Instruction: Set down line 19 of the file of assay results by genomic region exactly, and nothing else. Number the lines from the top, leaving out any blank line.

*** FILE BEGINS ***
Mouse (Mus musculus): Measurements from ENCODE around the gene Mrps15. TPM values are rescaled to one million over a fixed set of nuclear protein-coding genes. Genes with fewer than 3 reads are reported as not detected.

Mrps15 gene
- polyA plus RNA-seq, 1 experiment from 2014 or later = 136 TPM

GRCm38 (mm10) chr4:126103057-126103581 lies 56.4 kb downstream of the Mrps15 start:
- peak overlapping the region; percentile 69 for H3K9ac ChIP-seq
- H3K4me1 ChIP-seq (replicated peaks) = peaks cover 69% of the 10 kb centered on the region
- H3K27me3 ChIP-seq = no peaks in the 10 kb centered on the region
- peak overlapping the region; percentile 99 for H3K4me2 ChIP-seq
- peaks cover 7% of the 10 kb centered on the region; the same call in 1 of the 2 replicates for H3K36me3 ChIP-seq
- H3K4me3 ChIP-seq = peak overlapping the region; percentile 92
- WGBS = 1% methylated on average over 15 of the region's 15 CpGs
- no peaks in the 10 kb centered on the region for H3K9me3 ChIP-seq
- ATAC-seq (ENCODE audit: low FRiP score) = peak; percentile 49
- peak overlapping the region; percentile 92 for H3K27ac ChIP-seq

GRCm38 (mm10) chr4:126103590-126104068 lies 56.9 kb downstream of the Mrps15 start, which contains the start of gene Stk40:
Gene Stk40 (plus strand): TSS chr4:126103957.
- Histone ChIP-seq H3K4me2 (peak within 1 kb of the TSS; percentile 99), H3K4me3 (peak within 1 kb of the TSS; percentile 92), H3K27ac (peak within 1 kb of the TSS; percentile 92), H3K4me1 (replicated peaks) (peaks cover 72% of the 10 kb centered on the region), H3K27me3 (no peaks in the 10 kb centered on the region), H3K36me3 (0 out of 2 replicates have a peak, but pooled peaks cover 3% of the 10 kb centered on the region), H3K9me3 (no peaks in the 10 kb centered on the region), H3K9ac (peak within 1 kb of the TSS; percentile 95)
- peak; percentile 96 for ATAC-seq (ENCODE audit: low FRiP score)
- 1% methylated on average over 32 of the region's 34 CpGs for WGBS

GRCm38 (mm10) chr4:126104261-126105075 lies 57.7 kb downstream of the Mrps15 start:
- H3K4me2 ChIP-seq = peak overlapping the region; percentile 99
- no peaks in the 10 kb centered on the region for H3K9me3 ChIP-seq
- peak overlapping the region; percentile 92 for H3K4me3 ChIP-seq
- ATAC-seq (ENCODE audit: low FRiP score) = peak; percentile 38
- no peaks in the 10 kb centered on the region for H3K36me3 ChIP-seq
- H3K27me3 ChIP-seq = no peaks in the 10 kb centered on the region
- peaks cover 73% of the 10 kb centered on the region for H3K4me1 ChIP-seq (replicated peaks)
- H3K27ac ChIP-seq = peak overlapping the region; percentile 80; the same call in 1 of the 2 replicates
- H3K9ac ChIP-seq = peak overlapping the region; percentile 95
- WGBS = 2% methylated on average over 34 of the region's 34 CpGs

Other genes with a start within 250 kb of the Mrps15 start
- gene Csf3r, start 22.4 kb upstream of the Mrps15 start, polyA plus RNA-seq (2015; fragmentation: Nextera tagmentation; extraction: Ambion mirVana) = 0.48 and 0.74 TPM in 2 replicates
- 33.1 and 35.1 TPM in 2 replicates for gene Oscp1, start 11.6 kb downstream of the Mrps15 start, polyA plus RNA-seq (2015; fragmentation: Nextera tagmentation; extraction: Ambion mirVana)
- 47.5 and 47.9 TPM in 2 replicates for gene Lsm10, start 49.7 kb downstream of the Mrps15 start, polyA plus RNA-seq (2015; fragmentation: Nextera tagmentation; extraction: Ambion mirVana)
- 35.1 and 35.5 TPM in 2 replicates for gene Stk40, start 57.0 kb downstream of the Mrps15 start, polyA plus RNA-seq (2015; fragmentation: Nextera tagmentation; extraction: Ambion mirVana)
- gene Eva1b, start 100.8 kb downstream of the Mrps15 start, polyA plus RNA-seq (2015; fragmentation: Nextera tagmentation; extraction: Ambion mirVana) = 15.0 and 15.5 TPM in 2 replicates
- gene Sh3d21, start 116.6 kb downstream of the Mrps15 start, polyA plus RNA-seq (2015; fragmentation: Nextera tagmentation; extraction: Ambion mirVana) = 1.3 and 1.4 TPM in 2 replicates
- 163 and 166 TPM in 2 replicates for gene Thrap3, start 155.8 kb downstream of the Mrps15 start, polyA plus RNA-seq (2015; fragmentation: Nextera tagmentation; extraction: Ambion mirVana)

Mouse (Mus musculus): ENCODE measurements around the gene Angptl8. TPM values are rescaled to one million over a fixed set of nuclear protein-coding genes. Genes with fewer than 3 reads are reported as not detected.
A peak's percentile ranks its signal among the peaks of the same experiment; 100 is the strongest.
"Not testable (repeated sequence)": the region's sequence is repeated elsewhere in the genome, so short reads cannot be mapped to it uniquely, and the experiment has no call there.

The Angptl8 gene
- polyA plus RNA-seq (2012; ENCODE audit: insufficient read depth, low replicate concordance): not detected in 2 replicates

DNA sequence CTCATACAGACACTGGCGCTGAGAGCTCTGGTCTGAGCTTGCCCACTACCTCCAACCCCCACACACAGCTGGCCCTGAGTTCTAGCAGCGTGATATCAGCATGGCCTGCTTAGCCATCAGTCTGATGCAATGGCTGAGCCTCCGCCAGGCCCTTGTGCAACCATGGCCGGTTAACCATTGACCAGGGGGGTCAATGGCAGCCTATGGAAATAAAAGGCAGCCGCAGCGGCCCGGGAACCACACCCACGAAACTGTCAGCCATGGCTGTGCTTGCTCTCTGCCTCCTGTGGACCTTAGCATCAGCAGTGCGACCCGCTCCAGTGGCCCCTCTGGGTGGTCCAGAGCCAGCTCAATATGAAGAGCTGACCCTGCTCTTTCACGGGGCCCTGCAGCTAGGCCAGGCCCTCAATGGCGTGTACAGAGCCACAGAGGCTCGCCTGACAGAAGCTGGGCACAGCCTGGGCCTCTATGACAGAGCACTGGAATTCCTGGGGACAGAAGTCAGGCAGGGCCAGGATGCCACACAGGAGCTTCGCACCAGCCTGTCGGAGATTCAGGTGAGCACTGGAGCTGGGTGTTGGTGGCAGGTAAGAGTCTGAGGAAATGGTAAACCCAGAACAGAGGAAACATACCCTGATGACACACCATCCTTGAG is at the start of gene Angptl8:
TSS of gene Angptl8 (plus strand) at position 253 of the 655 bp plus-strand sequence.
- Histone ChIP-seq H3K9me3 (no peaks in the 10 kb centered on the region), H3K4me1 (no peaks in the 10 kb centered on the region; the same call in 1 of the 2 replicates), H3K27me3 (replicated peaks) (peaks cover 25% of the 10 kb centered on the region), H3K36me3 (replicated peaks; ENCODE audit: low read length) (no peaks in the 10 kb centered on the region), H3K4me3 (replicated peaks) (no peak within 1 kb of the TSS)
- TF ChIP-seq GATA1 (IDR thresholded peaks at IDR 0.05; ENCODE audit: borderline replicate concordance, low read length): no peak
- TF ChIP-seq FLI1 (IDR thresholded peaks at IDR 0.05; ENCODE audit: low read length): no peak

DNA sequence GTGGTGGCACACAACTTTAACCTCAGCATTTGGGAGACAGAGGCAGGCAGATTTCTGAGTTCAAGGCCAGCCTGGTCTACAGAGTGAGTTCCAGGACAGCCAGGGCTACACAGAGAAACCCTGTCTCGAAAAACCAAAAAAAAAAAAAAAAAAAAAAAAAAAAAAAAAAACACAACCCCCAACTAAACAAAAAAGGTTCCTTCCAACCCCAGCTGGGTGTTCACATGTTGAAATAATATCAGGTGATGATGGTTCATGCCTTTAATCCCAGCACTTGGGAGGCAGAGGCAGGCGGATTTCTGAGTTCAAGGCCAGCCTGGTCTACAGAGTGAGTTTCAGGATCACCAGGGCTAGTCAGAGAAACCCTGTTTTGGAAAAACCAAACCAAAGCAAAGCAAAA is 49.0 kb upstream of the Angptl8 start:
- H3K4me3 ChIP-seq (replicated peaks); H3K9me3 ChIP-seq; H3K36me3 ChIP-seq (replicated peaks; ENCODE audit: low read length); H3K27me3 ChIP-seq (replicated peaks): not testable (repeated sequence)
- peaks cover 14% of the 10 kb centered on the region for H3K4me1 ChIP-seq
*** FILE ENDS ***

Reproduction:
- 1% methylated on average over 32 of the region's 34 CpGs for WGBS